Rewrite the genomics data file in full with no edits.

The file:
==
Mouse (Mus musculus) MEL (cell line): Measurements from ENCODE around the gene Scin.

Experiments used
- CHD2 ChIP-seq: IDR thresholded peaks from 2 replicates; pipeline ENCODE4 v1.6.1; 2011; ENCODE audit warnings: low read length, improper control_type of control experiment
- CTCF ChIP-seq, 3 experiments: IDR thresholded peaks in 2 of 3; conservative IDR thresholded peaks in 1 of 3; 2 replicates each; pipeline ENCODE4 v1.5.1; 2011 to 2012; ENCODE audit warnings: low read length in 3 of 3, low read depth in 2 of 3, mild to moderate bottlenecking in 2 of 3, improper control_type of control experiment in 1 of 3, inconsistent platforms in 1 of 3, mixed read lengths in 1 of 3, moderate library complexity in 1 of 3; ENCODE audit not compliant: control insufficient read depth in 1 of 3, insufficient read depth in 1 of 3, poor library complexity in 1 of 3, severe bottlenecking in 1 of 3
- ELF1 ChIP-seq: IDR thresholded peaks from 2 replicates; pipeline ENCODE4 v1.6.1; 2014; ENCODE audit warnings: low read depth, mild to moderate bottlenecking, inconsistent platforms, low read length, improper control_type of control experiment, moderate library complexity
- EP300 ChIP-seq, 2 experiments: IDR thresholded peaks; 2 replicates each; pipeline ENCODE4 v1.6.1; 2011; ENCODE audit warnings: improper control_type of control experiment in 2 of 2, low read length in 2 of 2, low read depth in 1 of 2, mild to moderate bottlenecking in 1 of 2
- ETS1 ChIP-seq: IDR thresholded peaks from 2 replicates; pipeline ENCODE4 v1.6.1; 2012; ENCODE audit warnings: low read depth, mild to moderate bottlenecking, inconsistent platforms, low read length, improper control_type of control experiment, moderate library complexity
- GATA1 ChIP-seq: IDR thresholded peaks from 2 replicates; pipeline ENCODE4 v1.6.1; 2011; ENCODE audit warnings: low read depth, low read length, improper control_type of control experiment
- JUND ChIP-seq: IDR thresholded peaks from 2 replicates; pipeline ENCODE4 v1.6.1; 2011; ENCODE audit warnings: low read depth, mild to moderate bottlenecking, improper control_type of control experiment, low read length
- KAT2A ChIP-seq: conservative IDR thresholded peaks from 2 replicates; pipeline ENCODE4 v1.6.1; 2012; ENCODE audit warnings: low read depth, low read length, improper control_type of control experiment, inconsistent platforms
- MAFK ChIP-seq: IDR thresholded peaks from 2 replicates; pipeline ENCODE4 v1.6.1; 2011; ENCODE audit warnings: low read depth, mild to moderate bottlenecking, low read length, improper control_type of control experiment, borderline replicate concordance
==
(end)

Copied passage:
Mouse (Mus musculus) MEL (cell line): Measurements from ENCODE around the gene Scin.

Experiments used
- CHD2 ChIP-seq: IDR thresholded peaks from 2 replicates; pipeline ENCODE4 v1.6.1; 2011; ENCODE audit warnings: low read length, improper control_type of control experiment
- CTCF ChIP-seq, 3 experiments: IDR thresholded peaks in 2 of 3; conservative IDR thresholded peaks in 1 of 3; 2 replicates each; pipeline ENCODE4 v1.5.1; 2011 to 2012; ENCODE audit warnings: low read length in 3 of 3, low read depth in 2 of 3, mild to moderate bottlenecking in 2 of 3, improper control_type of control experiment in 1 of 3, inconsistent platforms in 1 of 3, mixed read lengths in 1 of 3, moderate library complexity in 1 of 3; ENCODE audit not compliant: control insufficient read depth in 1 of 3, insufficient read depth in 1 of 3, poor library complexity in 1 of 3, severe bottlenecking in 1 of 3
- ELF1 ChIP-seq: IDR thresholded peaks from 2 replicates; pipeline ENCODE4 v1.6.1; 2014; ENCODE audit warnings: low read depth, mild to moderate bottlenecking, inconsistent platforms, low read length, improper control_type of control experiment, moderate library complexity
- EP300 ChIP-seq, 2 experiments: IDR thresholded peaks; 2 replicates each; pipeline ENCODE4 v1.6.1; 2011; ENCODE audit warnings: improper control_type of control experiment in 2 of 2, low read length in 2 of 2, low read depth in 1 of 2, mild to moderate bottlenecking in 1 of 2
- ETS1 ChIP-seq: IDR thresholded peaks from 2 replicates; pipeline ENCODE4 v1.6.1; 2012; ENCODE audit warnings: low read depth, mild to moderate bottlenecking, inconsistent platforms, low read length, improper control_type of control experiment, moderate library complexity
- GATA1 ChIP-seq: IDR thresholded peaks from 2 replicates; pipeline ENCODE4 v1.6.1; 2011; ENCODE audit warnings: low read depth, low read length, improper control_type of control experiment
- JUND ChIP-seq: IDR thresholded peaks from 2 replicates; pipeline ENCODE4 v1.6.1; 2011; ENCODE audit warnings: low read depth, mild to moderate bottlenecking, improper control_type of control experiment, low read length
- KAT2A ChIP-seq: conservative IDR thresholded peaks from 2 replicates; pipeline ENCODE4 v1.6.1; 2012; ENCODE audit warnings: low read depth, low read length, improper control_type of control experiment, inconsistent platforms
- MAFK ChIP-seq: IDR thresholded peaks from 2 replicates; pipeline ENCODE4 v1.6.1; 2011; ENCODE audit warnings: low read depth, mild to moderate bottlenecking, low read length, improper control_type of control experiment, borderline replicate concordance